Ian Goldberg wrote:
...Unfortunately
the original Jabber developers did not build encryption in from the
beginning and the existing methods have not been implemented widely
(OpenPGP over Jabber) or are not very Jabberish (RFC 3923), so we need
to improve what we have. Contributions welcome. See here for pointers:

http://www.saint-andre.com/blog/2005-03.html#2005-03-15T11:23


OTR works over Jabber today.  Granted, it's not very "Jabberish" (as far
as I understand the term; I don't know the Jabber protocol very well):
it just replaces the text of the message with ciphertext.  [gaim, at
least, doesn't seem to have a way to construct a more "Jabberish"
message, as far as I could tell.]

My thoughts are similar. When I first got into the design, I thought that the privacy aspects of the protocol would be integral with the messaging system, but that proved to be not the case.

For several reasons, I think the privacy layer is
going to end up being totally divorced from the messaging
layer.  As a stab at these:

   *  there are many messaging systems, and there are
      efforts at integrating these, so any decent
      privacy layer has to think about hops,
   *  we desperately want to preserve many messaging
      systems in violent competition,
   *  any privacy layer that involves a "decrypt at
      server and then re-encrypt" is not a privacy
      layer, as the threat is 99.9% at the node
      (all three - alice, bob, server) and not on
      the wire,
   *  involving the server in any identity and privacy
      concerns brings up conflicts such as asking the
      server to know who the user is, excrow, liability,...,
   *  messaging systems move at different paces and
      incorporating crypto into them may result in
      yoyo behaviour for safe chat - there today,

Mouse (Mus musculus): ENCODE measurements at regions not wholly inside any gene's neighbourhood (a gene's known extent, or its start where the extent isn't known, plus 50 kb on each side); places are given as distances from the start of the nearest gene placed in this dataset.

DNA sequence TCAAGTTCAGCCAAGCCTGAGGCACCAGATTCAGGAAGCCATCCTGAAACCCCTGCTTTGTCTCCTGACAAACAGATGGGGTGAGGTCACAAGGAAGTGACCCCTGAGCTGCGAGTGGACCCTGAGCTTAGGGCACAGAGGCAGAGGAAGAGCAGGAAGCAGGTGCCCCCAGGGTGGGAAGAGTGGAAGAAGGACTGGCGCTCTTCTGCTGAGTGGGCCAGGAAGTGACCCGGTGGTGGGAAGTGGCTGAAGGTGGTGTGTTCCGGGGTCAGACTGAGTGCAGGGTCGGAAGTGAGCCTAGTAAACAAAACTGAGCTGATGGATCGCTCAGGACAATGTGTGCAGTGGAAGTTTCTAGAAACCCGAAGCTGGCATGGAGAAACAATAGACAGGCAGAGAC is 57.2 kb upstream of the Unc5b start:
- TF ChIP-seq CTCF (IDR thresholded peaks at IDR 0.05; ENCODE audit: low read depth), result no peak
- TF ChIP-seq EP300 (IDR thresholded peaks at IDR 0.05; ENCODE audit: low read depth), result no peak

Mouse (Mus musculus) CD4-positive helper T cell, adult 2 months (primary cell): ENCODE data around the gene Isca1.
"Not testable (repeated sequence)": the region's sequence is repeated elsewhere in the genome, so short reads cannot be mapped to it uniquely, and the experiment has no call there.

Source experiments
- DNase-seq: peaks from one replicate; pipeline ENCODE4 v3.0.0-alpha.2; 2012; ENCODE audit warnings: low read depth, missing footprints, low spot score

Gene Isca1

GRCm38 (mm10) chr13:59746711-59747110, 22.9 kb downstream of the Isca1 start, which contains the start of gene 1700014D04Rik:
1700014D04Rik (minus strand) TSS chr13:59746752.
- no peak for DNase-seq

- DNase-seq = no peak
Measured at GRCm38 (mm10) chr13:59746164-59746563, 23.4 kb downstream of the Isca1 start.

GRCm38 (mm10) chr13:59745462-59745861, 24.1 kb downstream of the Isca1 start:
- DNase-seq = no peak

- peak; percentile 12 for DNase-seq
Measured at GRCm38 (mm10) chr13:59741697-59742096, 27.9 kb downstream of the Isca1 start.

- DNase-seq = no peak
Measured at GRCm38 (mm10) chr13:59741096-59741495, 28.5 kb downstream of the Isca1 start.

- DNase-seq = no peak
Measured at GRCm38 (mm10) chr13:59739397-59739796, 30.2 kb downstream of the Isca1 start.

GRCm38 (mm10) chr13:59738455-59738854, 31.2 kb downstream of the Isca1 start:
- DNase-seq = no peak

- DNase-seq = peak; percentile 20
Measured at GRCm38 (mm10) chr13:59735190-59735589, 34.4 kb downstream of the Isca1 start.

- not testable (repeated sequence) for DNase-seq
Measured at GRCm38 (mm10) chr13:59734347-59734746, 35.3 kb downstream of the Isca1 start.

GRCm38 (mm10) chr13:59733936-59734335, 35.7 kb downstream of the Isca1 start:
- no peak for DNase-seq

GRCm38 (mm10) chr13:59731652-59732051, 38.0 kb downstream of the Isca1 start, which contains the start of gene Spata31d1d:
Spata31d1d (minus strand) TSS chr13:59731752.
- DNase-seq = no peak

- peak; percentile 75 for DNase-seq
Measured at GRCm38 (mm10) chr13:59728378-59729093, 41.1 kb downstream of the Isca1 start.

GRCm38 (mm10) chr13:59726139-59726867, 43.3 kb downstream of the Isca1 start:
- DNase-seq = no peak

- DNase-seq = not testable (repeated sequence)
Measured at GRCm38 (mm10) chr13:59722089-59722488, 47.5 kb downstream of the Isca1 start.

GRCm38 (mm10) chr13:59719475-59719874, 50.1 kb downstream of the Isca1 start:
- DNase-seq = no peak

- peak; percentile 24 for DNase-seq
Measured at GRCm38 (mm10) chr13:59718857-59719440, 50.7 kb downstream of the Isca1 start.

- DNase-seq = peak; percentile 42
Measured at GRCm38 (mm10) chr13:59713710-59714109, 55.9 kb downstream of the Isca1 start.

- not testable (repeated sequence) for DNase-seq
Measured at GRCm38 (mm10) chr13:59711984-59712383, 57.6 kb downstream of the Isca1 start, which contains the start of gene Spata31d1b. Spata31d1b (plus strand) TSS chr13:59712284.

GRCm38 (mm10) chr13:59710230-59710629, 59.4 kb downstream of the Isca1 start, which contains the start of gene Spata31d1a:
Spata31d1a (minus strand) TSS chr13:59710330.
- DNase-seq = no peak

gone tomorrow on the new alpha,
   *  the final authentication - alice of bob and v.v.
      - is something that is best done divorced from the
      lowtech as much as possible, so that means some
      sort of plugin and leveraging off pgp-style WoT.
      Integrating that step into the messaging system
      gives you "S/MIME authentication" which doesn't
      scale.

That was scratched off without pause...

Hence, my own efforts will probably go in these two
parallel directions:

    *  opportunistic key exchange followed by chat
       in SDP1 over SOX.  (Note that SOX is also
       encrypted client-to-server so for much of
       the journey packets will be doubly encrypted,
       but end-to-end is the target).  This method
       will be integrated and fast but lack user
       authentication.  This is uninteresting to
       anyone outside the SOX world.
    *  OpenPGP packets without any interference,
       and a sort of plugin ability to bootstrap
       a fast key exchange, with fingerprint display.
       Key signing to follow later...  Now this is
       much more interesting as conceivably the same
       protocol would (once designed!) work over
       email, Jabber, AIM, etc.  At least, that would
       be the intention.



I'd be more than happy to help Jabber-ify the OTR protocol.  The reason
we designed OTR was exactly that the GPG-over-IM solutions have
semantics that don't match those of a private conversation: you have
long-term encryption keys, as well as digital signatures on messages.


I'm not sure what this obsession with digital signatures
over messages is.  That probably wants to be unwound.  If
people are "signing a contract" over chat or indeed email,
then they probably need a lot more support in the tech and
a lot more warning, training, and legal support as to the
ramifications.  C.f.,
http://www.financialcryptography.com/mt/archives/000250.html

I agree that encrypting a chat message straight GPG/OpenPGP-
over-IM would probably be clunky.  I was more envisaging
using OpenPGP to handle the clunky key exchange and then
go fast from there.


You don't *want* Bob to be able to prove to Charlie that Alice said what
she did.  [Yet you want Bob to be himself assured of Alice's
authorship.]  And a compromise of Bob's computer tomorrow should not
expose today's messages.

OTR also adds a couple of extra features (malleable encryption,
publishing of the MAC keys, a toolkit for forging transcripts) to help
Alice claim that someone's putting words in her mouth.


(Note however that my efforts are towards integrating
two separate disparate systems - payments and IM - and
I am less concerned with the privacy aspects as Ian
Goldberg is.  This is one area where I'm adopting a
wait and see attitude because I'm not convinced that
this is an entirely tech issue.  But whichever, when
we get to that stage there is nothing wrong with doing
several possibilities.)

iang (the other other one)
--
News and views on what matters in finance+crypto:
        http://financialcryptography.com/

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